Bronx is a very large coastal borough (i.e. on the ocean, a bay, or inlet) located in the state of New York. With a population of 1,418,207 people and 339 constituent neighborhoods, Bronx is the fourth largest community in New York. Bronx has an unusually large stock of pre-World War II architecture, making it one of the older and more historic boroughs.
Housing costs in Bronx are among some of the highest in the nation, although real estate prices here don't compare to real estate prices in the most expensive communities in New York.
Bronx is neither predominantly blue-collar nor white-collar, instead having a mixed workforce of both blue-collar and white-collar jobs. Overall, Bronx is a borough of service providers, sales and office workers, and professionals. There are especially a lot of people living in Bronx who work in office and administrative support (12.59%), healthcare suport services (10.18%), and sales jobs (9.08%).
One thing noticeable about Bronx, is that it has a large population of people who are young, single, educated, and upwardly-mobile career starters. That’s because Bronx is full of single people in their 20s and 30s and who have undergraduate or graduate degrees and are starting careers in professional occupations. This makes Bronx a great place for young, educated career starters looking to find many people like themselves, with good opportunities for friendships, socializing, romance, and fun. In fact, Bronx is one of the top larger cities in America for educated single professionals to flock.
Bronx is also nautical, which means that parts of it are somewhat historic and touch the ocean or tidal bodies of water, such as inlets and bays. Such areas are often places that visitors and locals go for waterfront activities or taking in the scenery.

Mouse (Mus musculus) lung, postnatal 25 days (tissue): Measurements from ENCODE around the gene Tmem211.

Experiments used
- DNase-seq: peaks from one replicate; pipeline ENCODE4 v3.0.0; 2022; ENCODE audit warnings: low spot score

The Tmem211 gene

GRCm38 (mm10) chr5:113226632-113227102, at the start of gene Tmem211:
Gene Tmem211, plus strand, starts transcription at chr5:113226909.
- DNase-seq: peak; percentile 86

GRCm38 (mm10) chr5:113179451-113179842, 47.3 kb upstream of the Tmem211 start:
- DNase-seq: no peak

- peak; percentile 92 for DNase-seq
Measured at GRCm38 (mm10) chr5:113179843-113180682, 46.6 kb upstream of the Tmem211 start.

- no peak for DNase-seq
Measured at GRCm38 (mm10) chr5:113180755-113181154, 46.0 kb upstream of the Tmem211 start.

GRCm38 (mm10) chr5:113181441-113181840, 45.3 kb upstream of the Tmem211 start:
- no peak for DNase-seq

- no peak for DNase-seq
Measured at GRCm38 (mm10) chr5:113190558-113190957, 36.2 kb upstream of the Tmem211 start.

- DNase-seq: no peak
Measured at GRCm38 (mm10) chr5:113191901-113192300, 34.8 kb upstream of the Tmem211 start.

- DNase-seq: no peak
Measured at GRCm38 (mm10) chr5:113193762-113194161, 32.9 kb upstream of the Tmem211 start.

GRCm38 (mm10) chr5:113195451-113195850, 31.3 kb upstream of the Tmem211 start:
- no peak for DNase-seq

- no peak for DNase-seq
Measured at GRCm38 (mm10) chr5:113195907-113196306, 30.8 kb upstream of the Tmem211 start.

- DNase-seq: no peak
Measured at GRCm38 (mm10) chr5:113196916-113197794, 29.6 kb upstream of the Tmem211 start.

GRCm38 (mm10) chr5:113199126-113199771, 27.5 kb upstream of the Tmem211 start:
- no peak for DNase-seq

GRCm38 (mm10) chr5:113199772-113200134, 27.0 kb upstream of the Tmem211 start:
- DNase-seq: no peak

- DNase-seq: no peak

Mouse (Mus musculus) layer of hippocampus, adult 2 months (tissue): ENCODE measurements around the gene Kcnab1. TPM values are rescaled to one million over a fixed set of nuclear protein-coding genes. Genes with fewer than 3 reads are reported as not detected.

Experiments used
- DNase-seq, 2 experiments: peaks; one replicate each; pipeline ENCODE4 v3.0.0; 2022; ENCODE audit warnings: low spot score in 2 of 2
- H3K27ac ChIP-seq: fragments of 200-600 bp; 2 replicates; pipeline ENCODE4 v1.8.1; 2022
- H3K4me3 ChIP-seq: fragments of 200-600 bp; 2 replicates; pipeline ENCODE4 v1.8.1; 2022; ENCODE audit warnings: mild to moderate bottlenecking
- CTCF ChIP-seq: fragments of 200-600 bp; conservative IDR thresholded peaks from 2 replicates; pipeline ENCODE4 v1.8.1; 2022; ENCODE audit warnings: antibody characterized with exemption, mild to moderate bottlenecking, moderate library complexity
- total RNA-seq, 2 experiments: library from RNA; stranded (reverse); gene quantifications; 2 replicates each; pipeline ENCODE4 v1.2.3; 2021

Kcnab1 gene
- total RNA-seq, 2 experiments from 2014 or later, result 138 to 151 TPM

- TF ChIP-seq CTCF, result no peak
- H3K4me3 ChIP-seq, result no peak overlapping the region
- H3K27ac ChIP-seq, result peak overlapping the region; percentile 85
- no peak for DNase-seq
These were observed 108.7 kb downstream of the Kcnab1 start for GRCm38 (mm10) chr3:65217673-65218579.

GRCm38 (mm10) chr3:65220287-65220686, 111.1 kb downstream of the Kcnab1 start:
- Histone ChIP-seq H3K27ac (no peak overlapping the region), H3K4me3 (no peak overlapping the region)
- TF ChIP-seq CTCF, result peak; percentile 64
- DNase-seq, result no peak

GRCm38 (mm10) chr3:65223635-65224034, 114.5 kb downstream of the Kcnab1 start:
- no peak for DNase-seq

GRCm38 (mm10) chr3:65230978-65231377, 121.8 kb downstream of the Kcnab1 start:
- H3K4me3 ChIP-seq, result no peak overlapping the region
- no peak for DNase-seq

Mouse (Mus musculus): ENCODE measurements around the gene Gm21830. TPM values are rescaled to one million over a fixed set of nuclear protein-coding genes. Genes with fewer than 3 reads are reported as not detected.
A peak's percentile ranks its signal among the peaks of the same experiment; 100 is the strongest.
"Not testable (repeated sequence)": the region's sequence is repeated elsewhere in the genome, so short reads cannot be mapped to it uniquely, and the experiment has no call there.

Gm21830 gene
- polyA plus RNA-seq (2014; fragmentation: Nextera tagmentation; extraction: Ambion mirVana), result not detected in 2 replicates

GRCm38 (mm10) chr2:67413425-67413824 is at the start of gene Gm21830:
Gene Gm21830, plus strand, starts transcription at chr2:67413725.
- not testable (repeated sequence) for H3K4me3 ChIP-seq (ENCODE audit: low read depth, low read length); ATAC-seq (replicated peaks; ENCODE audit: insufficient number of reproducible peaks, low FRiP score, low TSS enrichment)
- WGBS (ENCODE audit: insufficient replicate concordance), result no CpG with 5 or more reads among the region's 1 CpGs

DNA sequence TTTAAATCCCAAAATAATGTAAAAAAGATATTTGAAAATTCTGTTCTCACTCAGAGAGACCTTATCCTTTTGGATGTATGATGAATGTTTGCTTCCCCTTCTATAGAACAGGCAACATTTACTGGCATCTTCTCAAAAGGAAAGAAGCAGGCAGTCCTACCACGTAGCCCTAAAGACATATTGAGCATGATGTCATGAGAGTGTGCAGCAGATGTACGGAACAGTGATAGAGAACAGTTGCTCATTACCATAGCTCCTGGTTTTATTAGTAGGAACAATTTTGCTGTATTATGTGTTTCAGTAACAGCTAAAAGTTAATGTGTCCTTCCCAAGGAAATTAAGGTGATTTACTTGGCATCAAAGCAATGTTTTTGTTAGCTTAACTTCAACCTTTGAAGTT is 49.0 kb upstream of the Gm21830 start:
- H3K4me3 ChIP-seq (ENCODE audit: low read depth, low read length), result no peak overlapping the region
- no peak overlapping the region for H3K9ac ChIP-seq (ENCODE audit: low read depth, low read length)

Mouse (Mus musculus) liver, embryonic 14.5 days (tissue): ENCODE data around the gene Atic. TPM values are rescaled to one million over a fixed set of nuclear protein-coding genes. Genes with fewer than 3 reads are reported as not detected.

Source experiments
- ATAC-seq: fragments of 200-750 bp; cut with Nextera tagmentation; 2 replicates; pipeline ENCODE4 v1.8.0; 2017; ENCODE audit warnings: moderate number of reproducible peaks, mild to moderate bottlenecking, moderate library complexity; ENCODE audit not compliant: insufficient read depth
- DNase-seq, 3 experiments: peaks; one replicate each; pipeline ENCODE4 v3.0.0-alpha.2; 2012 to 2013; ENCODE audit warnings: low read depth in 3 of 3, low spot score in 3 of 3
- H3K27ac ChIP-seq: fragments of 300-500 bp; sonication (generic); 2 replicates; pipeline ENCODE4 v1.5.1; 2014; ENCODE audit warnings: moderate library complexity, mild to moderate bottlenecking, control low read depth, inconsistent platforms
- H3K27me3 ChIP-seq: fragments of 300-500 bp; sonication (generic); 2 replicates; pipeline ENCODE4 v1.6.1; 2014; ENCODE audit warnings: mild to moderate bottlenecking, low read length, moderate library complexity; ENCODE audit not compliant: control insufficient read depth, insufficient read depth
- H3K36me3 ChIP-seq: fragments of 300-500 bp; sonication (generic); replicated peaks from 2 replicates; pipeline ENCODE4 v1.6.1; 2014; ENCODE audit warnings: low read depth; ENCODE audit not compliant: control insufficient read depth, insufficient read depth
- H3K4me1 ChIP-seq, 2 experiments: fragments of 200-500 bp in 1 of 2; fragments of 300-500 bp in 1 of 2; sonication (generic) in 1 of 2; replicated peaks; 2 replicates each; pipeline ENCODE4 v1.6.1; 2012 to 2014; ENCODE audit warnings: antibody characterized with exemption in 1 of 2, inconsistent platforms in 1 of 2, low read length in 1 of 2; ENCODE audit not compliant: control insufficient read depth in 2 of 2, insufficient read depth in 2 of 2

One downside of living in Bronx is that it can take a long time to commute to work. In Bronx, the average commute to work is 41.88 minutes, which is quite a bit higher than the national average. On the other hand, local public transit is widely used in the borough, so leaving the car at home and taking transit is often a viable alternative. In addition, it is also a pedestrian-friendly borough. Many of Bronx’s neighborhoods are dense enough and have amenities close enough together that people find it feasible to get around on foot.
Bronx, like many big cities in America, has a public transportation system, but the citizens of Bronx are lucky because theirs is one of the most extensive and widely used. Many commuters choose to leave their cars at home and instead use the subway to get to and from work. In fact, for some people it is feasible to forgo car ownership entirely, avoiding the cost and headache of driving in heavy traffic. The benefits include reduced air pollution and load on the road network.
In terms of college education, Bronx is nearly on par with the US average for all cities of 21.84%: 20.07% of adults 25 and older in Bronx have a bachelor's degree or advanced degree.
The per capita income in Bronx in 2018 was $21,778, which is low income relative to New York, and lower middle income relative to the rest of the US. This equates to an annual income of $87,112 for a family of four. However, Bronx contains both very wealthy and poor people as well.
Bronx is an extremely ethnically-diverse borough. The people who call Bronx home describe themselves as belonging to a variety of racial and ethnic groups. People of Hispanic or Latino origin are the most prevalent group in Bronx, accounting for 56.03% of the borough’s residents (people of Hispanic or Latino origin can be of any race). The greatest number of Bronx residents report their race to be Black or African-American, followed by White. Important ancestries of people in Bronx include Jamaican, African, Italian, Irish, and Ghanian.
In addition, Bronx has a lot of people living here who were born outside of the US (35.29%).
The most common language spoken in Bronx is Spanish. Other important languages spoken here include English and African languages.